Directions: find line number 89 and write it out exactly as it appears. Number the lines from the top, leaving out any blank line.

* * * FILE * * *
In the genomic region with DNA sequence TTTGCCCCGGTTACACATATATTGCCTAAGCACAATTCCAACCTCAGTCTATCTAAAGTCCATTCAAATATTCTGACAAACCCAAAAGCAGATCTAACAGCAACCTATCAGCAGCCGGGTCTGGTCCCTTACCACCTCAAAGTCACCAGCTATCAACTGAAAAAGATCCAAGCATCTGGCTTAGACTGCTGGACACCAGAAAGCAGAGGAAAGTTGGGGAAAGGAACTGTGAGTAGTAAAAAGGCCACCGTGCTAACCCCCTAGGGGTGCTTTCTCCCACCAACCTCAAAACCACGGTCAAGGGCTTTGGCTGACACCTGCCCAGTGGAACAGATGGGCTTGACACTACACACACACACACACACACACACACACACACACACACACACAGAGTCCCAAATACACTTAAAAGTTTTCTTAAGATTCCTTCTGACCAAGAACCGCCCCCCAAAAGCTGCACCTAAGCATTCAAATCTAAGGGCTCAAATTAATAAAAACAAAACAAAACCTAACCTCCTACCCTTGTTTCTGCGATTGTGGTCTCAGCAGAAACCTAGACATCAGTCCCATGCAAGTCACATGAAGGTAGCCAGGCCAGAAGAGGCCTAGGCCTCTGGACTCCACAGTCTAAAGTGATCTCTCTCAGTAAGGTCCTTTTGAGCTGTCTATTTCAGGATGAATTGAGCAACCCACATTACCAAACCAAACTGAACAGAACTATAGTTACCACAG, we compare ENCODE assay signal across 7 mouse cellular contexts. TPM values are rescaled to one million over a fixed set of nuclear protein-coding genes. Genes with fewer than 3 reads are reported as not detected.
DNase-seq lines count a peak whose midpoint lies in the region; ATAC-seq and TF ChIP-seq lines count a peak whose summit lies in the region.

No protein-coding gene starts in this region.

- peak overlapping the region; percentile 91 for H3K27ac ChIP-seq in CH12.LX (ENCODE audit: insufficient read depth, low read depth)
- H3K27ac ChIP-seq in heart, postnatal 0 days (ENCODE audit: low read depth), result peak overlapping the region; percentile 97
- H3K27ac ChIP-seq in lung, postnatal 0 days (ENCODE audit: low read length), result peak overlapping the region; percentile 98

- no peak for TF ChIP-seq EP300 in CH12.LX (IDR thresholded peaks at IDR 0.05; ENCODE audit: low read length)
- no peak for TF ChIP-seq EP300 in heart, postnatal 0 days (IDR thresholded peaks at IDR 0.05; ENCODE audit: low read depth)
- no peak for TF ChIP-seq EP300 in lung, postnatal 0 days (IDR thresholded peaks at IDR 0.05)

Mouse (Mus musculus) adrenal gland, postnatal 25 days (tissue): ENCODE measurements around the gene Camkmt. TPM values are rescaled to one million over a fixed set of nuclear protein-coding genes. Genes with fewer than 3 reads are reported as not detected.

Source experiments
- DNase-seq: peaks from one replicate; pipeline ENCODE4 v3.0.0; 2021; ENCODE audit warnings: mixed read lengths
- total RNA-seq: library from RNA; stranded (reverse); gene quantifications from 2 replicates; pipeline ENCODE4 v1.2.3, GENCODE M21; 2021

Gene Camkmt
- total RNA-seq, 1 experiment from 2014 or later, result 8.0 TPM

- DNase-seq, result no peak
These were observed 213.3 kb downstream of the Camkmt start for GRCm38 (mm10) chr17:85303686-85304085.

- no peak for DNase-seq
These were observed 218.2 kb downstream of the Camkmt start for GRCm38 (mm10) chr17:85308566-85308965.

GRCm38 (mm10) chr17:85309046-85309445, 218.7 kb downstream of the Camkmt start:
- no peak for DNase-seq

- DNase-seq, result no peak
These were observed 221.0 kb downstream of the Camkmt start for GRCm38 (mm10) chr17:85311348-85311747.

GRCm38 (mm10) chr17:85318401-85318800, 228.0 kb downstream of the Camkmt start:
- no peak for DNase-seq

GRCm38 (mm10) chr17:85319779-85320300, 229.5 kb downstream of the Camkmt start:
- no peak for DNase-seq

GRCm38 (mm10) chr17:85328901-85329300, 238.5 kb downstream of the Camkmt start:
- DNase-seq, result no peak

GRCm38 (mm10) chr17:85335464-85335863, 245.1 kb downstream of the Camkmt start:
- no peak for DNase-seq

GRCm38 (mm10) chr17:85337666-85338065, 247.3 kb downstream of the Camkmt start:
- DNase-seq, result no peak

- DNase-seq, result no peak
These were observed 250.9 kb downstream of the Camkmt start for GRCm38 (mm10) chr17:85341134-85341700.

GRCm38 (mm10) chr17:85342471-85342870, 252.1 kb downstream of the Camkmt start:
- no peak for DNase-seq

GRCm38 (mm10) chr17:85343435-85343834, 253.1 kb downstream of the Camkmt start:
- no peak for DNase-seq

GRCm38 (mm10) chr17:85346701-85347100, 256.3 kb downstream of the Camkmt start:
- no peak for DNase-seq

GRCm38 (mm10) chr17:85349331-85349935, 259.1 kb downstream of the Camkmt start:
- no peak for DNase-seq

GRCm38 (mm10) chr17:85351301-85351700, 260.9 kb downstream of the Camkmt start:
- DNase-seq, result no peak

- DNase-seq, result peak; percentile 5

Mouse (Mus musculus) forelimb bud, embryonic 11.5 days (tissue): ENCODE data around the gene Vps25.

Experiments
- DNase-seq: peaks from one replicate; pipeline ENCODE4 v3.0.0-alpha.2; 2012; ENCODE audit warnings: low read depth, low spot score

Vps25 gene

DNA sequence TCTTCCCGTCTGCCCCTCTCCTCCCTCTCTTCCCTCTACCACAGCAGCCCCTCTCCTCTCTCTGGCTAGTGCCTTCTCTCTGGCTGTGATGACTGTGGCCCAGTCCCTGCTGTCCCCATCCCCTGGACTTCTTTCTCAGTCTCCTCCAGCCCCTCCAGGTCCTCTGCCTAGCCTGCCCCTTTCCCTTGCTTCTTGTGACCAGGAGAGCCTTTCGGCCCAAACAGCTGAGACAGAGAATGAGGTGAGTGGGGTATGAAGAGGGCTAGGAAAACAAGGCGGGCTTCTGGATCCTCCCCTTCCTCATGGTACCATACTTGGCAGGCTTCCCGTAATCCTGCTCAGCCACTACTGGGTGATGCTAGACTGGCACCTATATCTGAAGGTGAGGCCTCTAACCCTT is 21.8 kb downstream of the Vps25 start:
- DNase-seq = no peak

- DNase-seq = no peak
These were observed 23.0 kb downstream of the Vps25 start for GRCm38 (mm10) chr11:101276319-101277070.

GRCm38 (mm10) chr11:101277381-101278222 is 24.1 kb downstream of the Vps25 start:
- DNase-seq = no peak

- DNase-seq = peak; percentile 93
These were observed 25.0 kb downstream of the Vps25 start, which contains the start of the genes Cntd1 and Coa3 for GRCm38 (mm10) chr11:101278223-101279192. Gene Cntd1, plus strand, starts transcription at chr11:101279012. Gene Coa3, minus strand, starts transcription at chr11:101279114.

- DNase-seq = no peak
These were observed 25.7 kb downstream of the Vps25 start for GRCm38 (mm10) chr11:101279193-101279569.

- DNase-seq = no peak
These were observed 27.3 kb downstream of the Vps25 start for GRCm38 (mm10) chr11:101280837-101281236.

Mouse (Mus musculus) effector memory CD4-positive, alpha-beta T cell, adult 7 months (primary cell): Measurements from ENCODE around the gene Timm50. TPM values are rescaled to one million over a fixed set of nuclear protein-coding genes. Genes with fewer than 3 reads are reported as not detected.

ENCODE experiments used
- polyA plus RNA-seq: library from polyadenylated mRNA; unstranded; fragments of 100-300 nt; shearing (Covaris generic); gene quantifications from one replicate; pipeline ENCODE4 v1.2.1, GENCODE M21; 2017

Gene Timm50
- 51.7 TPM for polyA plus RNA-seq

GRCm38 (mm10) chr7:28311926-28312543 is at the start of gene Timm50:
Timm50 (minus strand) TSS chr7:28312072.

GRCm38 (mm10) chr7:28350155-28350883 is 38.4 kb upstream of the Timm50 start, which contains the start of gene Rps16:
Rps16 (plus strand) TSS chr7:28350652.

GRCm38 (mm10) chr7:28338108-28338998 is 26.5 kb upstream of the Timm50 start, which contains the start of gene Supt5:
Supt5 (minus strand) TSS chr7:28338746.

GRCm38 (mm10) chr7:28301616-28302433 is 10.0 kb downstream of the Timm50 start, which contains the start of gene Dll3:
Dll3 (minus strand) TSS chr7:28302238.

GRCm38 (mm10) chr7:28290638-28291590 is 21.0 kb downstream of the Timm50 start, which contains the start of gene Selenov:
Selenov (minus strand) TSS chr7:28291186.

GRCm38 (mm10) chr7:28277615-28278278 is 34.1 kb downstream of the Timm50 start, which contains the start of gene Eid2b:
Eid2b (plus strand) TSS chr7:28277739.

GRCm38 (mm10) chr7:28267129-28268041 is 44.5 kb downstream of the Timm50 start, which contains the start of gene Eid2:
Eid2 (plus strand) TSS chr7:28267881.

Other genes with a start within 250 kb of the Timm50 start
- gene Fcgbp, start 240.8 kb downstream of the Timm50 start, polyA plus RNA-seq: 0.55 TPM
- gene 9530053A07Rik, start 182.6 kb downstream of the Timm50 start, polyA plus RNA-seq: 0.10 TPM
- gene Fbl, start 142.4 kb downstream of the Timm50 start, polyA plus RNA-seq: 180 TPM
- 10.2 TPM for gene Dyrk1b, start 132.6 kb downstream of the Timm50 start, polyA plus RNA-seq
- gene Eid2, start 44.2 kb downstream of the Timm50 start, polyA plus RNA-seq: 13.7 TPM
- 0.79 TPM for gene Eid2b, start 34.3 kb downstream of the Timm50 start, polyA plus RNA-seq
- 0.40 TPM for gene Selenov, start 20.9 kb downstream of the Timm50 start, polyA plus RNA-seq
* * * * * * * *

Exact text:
- 0.40 TPM for gene Selenov, start 20.9 kb downstream of the Timm50 start, polyA plus RNA-seq